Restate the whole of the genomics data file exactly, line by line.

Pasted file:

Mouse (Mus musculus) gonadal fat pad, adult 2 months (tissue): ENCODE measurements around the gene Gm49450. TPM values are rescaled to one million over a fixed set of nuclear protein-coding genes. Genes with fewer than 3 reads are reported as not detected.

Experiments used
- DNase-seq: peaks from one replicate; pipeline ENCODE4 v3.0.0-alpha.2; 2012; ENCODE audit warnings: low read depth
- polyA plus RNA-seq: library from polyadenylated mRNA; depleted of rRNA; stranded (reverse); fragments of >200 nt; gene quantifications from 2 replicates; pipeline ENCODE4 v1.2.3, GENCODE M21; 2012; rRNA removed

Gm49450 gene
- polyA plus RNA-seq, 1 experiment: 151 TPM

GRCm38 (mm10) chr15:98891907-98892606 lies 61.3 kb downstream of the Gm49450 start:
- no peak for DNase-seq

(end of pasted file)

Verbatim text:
Mouse (Mus musculus) gonadal fat pad, adult 2 months (tissue): ENCODE measurements around the gene Gm49450. TPM values are rescaled to one million over a fixed set of nuclear protein-coding genes. Genes with fewer than 3 reads are reported as not detected.

Experiments used
- DNase-seq: peaks from one replicate; pipeline ENCODE4 v3.0.0-alpha.2; 2012; ENCODE audit warnings: low read depth
- polyA plus RNA-seq: library from polyadenylated mRNA; depleted of rRNA; stranded (reverse); fragments of >200 nt; gene quantifications from 2 replicates; pipeline ENCODE4 v1.2.3, GENCODE M21; 2012; rRNA removed

Gm49450 gene
- polyA plus RNA-seq, 1 experiment: 151 TPM

GRCm38 (mm10) chr15:98891907-98892606 lies 61.3 kb downstream of the Gm49450 start:
- no peak for DNase-seq